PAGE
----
Solving the homeless problem

homelessTHE differences between Sydney and Melbourne are many, but one of the most prominent features I noticed on my recent trip south was the sheer abundance of charity cases trying to stop people on street corners, buskers (both good and truly appalling) everywhere and homeless people.

The first two didn’t really surprise me – in many ways Melbourne is what I imagine Sydney would be like if  people from Newtown were in charge. Cultural? Maybe – but at what cost? How many dreadlocks does a city really need?

What I didn’t expect, though, were the homeless people. Maybe up here they’re all residing in their tented communities in the middle of parks, but the number in Melbourne at any given time were astounding. They sit there, inert, often asleep, with those poorly written signs on damp cardboard that they know we’re not reading beyond the first line.

Of the city’s plentiful buskers, those without an instrument had resorted to being human statues. These people, to me, are the laziest of the lazy. At what point during your BA do you realise that’s all you’ll ever amount to? What do you tell your parents you do in the meantime? If you want to get paid for doing LITERALLY nothing there are plenty of government-funded options you could explore.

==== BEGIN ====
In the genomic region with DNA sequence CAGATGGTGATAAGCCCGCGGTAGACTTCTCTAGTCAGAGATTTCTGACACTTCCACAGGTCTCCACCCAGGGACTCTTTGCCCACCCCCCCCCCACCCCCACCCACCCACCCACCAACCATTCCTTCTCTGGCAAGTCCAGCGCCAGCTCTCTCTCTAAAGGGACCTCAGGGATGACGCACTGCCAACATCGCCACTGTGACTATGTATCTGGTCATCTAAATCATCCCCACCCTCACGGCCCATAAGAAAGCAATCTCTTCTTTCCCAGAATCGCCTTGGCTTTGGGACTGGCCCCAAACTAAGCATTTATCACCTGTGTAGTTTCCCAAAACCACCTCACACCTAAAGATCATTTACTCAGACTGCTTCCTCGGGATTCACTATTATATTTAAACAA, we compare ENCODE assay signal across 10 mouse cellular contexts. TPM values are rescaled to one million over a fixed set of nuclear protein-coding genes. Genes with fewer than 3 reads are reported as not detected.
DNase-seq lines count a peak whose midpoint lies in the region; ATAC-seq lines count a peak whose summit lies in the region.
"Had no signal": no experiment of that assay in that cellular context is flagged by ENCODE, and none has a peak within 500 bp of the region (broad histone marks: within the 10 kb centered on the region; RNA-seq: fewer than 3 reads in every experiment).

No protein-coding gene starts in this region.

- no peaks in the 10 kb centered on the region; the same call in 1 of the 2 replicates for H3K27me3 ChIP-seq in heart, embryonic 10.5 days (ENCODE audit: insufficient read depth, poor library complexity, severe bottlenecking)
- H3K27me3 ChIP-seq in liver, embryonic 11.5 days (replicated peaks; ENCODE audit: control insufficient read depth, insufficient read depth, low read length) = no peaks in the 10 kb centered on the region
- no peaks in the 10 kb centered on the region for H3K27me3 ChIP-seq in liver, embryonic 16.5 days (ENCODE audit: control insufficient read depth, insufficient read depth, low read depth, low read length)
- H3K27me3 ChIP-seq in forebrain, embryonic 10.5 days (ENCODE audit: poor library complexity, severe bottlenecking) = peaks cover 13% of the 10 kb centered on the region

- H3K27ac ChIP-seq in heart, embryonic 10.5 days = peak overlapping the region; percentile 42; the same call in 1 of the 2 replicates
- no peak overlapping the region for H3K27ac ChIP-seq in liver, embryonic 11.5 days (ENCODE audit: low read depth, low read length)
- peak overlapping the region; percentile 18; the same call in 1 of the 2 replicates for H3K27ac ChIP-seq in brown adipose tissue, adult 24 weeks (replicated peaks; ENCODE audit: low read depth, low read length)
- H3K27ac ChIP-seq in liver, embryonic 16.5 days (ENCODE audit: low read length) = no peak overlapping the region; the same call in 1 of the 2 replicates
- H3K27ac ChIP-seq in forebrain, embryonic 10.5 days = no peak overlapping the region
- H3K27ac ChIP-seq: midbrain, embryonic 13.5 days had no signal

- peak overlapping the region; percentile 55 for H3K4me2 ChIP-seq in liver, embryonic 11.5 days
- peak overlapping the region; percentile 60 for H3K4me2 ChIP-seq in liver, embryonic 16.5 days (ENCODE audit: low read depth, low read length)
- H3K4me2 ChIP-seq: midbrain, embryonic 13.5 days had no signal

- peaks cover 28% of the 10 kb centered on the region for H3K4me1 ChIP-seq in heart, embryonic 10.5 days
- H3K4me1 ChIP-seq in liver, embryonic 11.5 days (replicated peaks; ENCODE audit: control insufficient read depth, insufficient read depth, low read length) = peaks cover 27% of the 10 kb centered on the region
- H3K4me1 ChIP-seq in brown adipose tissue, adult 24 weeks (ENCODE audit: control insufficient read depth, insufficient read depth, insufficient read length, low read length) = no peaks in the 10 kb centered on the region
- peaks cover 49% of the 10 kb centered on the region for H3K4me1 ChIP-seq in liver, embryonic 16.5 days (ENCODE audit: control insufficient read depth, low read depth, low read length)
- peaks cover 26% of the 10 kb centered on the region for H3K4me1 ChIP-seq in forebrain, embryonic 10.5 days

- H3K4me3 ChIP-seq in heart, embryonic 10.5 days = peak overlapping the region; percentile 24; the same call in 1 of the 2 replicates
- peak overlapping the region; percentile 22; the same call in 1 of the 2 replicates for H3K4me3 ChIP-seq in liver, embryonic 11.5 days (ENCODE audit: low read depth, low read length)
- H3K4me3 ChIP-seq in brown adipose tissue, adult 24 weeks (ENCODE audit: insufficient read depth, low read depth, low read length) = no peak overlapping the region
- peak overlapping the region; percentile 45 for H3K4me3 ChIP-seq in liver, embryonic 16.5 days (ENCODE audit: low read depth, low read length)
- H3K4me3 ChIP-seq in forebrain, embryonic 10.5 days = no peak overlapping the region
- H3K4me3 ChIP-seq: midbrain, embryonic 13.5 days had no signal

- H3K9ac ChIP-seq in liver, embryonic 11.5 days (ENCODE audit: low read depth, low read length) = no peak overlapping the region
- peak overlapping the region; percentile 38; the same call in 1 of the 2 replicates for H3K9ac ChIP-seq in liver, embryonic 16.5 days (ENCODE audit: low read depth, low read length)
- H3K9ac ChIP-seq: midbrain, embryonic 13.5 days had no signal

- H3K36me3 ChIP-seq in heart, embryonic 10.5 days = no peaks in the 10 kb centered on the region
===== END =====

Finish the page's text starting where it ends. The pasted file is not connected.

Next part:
Yet among the violinists, bucket drummers and wannabe-indie musos, these human statues actually seem to do quite well. They draw a perpetual crowd of passers by who stand there and stare blankly for a while, despite having literally nothing to look at (if the statue is doing their job properly) – yet their hats are regularly filled in return for someone being able to take a photo. Of a person. Standing still. TOURISM.

With all of this in mind I can’t help seeing a solution – not just to the homeless issue but to the blight of people who are somehow profiting (albeit only just) from the alleged art form of being a human statue.

First, get rid of all the human statues. Revoke all busker’s licenses for the bastards. Tell them to learn an instrument if they want to continue their bohemian existence – or at least how to mime.

Second, go to Bunnings and get a shitload of silver, gold and copper spray paint.

Third, walk through the streets and give all the homeless people the spray cans.

Fourth, the homeless people cover themselves in thick layers of spray paint to give themselves a metallic, statue-esque hue. If they don’t do it willingly, assist.

Now when the homeless people return to the streets they can still do nothing but stare blindly ahead like always and now people will mistake them for human statues. They’ll be eye catching instead of eyesores. They’ll draw crowds instead of disdain – and most importantly, they’ll almost definitely earn more money than they are now.

You never see human statues sleeping by the side of the road, which can only mean that, somehow, human statues are earning enough to put a roof over their heads. The quicker we can get every homeless person in Australia doused in spray paint, the quicker we can finally put an end of the homeless problem, once and for all.

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